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Coin Market Analysis by Robert Chernish

Coin trading has been one of our primary topics over the years, and we have seen some pretty big surprises. Today was another one of them, when we saw the markets tank almost 10% across the board, and there are some takeaways that should be considered when looking at your portfolio.

First, in 2015 almost every exchange started creating bots that would monitor the price of a coin on their exchange, in relation to other exchanges, and these were modelled off of the trading bots introduced across all major stock exchanges since the advent of the computer.

When one exchange experience a large selloff, it usually triggers a selloff on the other exchanges, and vice-versa, that is why you always see the prices consistent across the board, so as to prevent arbitrage trading. In the olden days (last year), this was not the case on many exchanges, and good old fashioned coin traders were able to make enough on arbitrage to pay the bills.

This has since been quelched with almost every exchange running some sort of bot. Now, this really begs the question? Is this market activity a product of human trading or machine trading? Where is the logic?

To dig in deeper we have to look at machine logic. In many cases, the program does not care whether the markets are up or down, because the machine does not consider time like human logic does, because it lacks emotion. If the machine wants to sell Bitcoin down to $5000, if it programmed to buy it to $20000 in two weeks for now, then the machine is doing the right thing. It is creating an advantage by using it’s own logic to lower the prices across the other exchanges. Some of the questions come from understanding which machines, or which humans, are making the decisions?

This is almost always a small group or people, or machines that control the majority of the market supply, and contrary to popular belief, this form of inside trading has been happening since the dawn of time. In fact, it is entirely disgusting to see people get called out for insider trading, because if you take a look at any business in america, or any organization, most particularly the corporation, it is clear that these organizational models are designed solely to provide such business, that is directly related to the model of inside trading.

Consider today’s tariffs between USA, CAnada, China, and almost every other country….it is clear that the world is entering a commerce war, and this in some ways, may have been triggered by the invention of Bitcoin.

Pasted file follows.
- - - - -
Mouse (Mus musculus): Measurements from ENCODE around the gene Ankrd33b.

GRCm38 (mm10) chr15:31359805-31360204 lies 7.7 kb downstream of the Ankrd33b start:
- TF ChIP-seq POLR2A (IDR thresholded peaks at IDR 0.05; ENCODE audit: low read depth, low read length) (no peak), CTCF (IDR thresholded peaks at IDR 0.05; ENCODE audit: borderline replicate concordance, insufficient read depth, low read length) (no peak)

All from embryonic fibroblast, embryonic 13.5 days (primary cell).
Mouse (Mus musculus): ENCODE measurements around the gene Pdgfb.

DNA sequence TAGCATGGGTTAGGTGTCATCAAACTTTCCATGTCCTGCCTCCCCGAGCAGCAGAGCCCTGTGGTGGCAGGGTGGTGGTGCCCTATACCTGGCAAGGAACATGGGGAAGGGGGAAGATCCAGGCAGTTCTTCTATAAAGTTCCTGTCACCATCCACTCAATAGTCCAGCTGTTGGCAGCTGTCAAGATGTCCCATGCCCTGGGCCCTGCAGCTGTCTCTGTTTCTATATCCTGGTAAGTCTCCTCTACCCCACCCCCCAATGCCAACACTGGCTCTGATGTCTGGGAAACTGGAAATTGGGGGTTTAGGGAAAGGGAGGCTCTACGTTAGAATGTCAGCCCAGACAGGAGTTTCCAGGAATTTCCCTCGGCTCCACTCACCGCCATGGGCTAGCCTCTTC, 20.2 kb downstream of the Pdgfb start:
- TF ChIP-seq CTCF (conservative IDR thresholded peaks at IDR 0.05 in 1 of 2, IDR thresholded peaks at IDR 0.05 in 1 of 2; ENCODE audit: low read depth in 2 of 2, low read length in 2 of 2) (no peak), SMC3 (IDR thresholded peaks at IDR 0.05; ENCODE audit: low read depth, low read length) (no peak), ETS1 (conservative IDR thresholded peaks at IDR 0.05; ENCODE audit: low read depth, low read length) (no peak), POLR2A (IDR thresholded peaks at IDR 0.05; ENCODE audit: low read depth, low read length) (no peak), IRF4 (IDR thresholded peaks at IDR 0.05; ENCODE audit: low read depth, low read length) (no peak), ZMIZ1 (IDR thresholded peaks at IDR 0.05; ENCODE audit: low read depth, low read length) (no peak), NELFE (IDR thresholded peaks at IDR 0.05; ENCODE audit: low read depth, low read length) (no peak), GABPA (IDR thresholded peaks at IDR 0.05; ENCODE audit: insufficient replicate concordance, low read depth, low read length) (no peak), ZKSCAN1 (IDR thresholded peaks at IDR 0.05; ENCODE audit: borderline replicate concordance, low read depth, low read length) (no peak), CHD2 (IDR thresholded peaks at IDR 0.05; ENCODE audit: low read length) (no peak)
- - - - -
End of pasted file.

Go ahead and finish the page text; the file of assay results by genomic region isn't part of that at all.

In many ways, more and more people are trading like machines, because they are trained to trade this way. Only people like Mr. Buffett and other tycoons who can afford to hold, or buy, in down markets will succeed in a downturn, because everyone else sells themselves short.

At this point, the question here is to buy, sell, or hold, and of course, many people get emotional and panic sell, and as a result, end up losing the game. The alternative mode is to consider a position of holding, and mapping out your holdings against your current budget to determine a measure of risk that is acceptable to the requirements you have to your lenders and traditional responsibilities, versus your goals as an investor.

During hard times, people always band together to survive, and this is very clear when you see a downturn in Bitcoin as people band together to try and support their favorite coins….The problem, is that it is often rare for a coin to make great gains when Bitcoin is in a downturn, which is strange, because in a human logic case, it makes sense for a winner to show its strength and rise from the ashes.

Why a winner doesn’t emerge? Because machine logic is being used. If Bitcoin were in an actual downtrend and not a programmed mechanical downtrend, then other coins would likely start to exceed, and conquer the market cap share. How long the downtrend goes for is entirely unknown, but it is clear that after a downtrend, there is usually an uptrend.

In simple terms, the downpush from BTC is a clear win for large volume investors looking to buy with Fiat. There is nothing more advantageous for banks or large fiat buyer than a downtrend BTC because it knocks the socks off all the Fiat pricing since BTC is the main pair. Even though the price in Bitcoin may remain constant, you can still buy a coin with cash for up to 10% cheaper.

Let’s take a look at Ethereum, since it is a good example, with just over 2,000,000,000 USD in trades today.

You can see that the price in BTC is down 2%, while the price in USD is down 13%, so in reality, large investors are selling their Bitcoin for USD and crashing the BTC market, while at the same time using their USD to buy other coins like Ether and Ethereum Classic at a 10% discount.

Chances are these large buyers are also bidding on their own downsales to pick up and panic sellers, and winning both ways. Once their coffers are full, the rest is history.

It is rare that USD/ETH is the top pair, so this just proves my analysis, since most of the volume is in USD, whereas, traditionally it was in BTC.


Read into the markets before doing anything drastic.


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